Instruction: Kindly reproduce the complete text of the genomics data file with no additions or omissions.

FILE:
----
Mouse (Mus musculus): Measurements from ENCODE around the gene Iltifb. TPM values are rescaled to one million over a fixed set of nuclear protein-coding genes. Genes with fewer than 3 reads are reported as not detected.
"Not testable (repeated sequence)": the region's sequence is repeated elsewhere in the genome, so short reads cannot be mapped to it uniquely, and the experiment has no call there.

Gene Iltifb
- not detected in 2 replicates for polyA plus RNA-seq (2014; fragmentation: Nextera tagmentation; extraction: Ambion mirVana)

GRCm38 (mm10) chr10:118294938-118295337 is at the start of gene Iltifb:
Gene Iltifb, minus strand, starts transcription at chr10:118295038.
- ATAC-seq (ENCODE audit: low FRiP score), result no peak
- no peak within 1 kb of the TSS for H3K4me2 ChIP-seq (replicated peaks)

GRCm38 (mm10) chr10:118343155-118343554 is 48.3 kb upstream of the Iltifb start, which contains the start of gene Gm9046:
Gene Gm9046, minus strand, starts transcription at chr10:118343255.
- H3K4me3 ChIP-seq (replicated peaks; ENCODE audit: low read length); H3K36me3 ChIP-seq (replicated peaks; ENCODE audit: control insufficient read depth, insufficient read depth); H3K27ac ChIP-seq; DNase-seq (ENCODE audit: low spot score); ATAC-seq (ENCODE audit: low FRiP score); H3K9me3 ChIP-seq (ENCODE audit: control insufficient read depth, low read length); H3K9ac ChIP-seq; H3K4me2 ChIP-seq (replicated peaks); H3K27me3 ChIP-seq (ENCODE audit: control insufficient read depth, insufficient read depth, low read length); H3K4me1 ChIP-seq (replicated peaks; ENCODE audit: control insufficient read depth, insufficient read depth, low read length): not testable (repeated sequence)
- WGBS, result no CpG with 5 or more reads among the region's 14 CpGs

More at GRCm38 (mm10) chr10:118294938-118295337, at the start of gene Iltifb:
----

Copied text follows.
Mouse (Mus musculus): Measurements from ENCODE around the gene Iltifb. TPM values are rescaled to one million over a fixed set of nuclear protein-coding genes. Genes with fewer than 3 reads are reported as not detected.
"Not testable (repeated sequence)": the region's sequence is repeated elsewhere in the genome, so short reads cannot be mapped to it uniquely, and the experiment has no call there.

Gene Iltifb
- not detected in 2 replicates for polyA plus RNA-seq (2014; fragmentation: Nextera tagmentation; extraction: Ambion mirVana)

GRCm38 (mm10) chr10:118294938-118295337 is at the start of gene Iltifb:
Gene Iltifb, minus strand, starts transcription at chr10:118295038.
- ATAC-seq (ENCODE audit: low FRiP score), result no peak
- no peak within 1 kb of the TSS for H3K4me2 ChIP-seq (replicated peaks)

GRCm38 (mm10) chr10:118343155-118343554 is 48.3 kb upstream of the Iltifb start, which contains the start of gene Gm9046:
Gene Gm9046, minus strand, starts transcription at chr10:118343255.
- H3K4me3 ChIP-seq (replicated peaks; ENCODE audit: low read length); H3K36me3 ChIP-seq (replicated peaks; ENCODE audit: control insufficient read depth, insufficient read depth); H3K27ac ChIP-seq; DNase-seq (ENCODE audit: low spot score); ATAC-seq (ENCODE audit: low FRiP score); H3K9me3 ChIP-seq (ENCODE audit: control insufficient read depth, low read length); H3K9ac ChIP-seq; H3K4me2 ChIP-seq (replicated peaks); H3K27me3 ChIP-seq (ENCODE audit: control insufficient read depth, insufficient read depth, low read length); H3K4me1 ChIP-seq (replicated peaks; ENCODE audit: control insufficient read depth, insufficient read depth, low read length): not testable (repeated sequence)
- WGBS, result no CpG with 5 or more reads among the region's 14 CpGs

More at GRCm38 (mm10) chr10:118294938-118295337, at the start of gene Iltifb: